Because the seeds can stick together, talc is often added to the mix; and when air seeders are used, pesticide-laden dust particles blow all over the place. This exact occurrence was also reported in the United States, as well as in Germany and France. Not only are bees affected by the dust, studies show that these systemic pesticides can also settle on the soil surface of neighboring fields and flowering plants like dandelions that bees do forage. Catch the drift ? Systemic pesticides are taken up through roots and become part of the plant, hence contaminating our food supply, our rivers, and they can stay in the soil for up to 19 years!

Unlike the EPA, PMRA did confirm that neonicotinoid pesticides caused the widespread bee deaths in Ontario. Meanwhile, the Ontario Beekeepers Association has since filed a class-action lawsuit against the companies responsible for making these poisons, i.e. Bayer CropScience and Syngenta.

"We're currently trying to get more beekeepers to enlist in the suit. The chemical boys use a lot of manipulation to take the focus away from pesticides and attribute losses on mites, viruses or other things like loss of habitat," explained Dave.

Profits need to be protected. David L. Fischer, director, environmental toxicology and risk assessment, from Bayer's CropScience division in North Carolina, also blamed everything but Bayer products when my codirector George Langworthy and I met with him several years ago. While Bayer forbid us from filming the interview or even using a tape recorder, spokespeople were pretty confident off camera that their poisons are safe on bees when used according to directions.

"Ultimately, there is no credible scientific evidence demonstrating a link between the use of neonicotinoid insecticides and the occurrence of widespread honey bee colony losses, including CCD," Fischer wrote, in a response to a piece in Forbes that ran in 2012.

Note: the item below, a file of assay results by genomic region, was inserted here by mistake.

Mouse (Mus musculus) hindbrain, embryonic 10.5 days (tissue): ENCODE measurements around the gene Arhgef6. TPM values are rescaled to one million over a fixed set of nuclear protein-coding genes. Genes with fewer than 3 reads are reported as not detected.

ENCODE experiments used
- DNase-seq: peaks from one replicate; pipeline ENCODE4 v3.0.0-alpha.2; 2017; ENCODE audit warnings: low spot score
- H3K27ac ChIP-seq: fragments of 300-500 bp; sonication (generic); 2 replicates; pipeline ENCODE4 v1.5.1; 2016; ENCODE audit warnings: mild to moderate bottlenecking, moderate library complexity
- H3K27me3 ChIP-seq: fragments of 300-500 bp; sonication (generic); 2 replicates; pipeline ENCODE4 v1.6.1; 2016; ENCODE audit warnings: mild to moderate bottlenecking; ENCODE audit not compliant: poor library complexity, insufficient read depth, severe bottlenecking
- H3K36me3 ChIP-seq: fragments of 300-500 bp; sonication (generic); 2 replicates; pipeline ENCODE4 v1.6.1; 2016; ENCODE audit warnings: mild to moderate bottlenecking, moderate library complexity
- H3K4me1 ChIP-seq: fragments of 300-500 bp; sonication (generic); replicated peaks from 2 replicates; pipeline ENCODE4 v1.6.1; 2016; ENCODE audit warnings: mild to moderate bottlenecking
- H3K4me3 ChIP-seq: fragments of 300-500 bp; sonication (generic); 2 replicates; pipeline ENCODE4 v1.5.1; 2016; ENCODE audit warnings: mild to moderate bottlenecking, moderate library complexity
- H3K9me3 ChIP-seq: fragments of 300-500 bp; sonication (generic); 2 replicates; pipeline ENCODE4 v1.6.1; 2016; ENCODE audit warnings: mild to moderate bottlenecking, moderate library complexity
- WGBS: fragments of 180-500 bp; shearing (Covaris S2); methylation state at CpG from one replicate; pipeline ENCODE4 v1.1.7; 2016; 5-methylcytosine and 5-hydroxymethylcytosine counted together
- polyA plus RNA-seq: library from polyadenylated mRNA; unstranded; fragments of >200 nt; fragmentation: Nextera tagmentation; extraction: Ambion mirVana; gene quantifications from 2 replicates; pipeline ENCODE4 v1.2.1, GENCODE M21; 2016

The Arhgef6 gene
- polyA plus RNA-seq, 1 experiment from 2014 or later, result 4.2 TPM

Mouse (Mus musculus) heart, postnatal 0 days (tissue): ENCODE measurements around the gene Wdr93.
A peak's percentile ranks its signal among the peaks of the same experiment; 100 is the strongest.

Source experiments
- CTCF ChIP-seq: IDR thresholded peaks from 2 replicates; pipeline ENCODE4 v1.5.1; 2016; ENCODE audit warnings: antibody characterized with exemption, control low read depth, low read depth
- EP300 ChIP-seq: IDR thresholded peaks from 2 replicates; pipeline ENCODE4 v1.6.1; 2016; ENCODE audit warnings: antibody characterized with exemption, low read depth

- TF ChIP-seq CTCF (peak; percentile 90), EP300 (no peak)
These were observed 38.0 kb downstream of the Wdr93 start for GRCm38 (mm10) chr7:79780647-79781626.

More disinformation. There have been several verycredible studies out of Yale, Purdue, Harvard and Europe. The EPA itself just revealed that neonicotinoids provide little benefits to yield on genetically modified soybeans.

And if their products are so safe, then why did the European Union instill a two-year ban on three of the most widely used systemic pesticides? Without nasty chemicals compromising its system, the bee would be able to fight mites and viruses, as it has for centuries.

But over the years, giant agrichemical companies have engaged in a massive PR disinformation campaign, in which they spin science, strategically deflect attention away from poisons, establish bee care programs for positive publicity and continue to tow the party line by claiming their poisons are safe. I have personally observed these tactics used in countries including France, Germany, England, Italy and Slovenia.

Oh Canada, my home and native land, welcome to the CCD Club.

*Journalistic standards have deteriorated into mediocrity. Today, anyone can slap on a misleading title and pass it off as news. We live in a digital misinformation bubble. Oftentimes, the stories are a result of shoddy reporting or straight out lies, like when the anti-GMO labeling committee on Prop 37 not only misused the FDA logo but even went as far as to fabricate a quote. How can a $45 million campaign make a mistake like that? But I digress.

Copyright, Truthout. May not be reprinted without permission.

Maryam Henein

Maryam Henein (maryam@honeycolony.com) is founder and editor-in-chief of HoneyColony. She is also the director of the award-winning documentary film Vanishing of the Bees, narrated by Ellen Page.Follow her on Twitter @maryamhenein.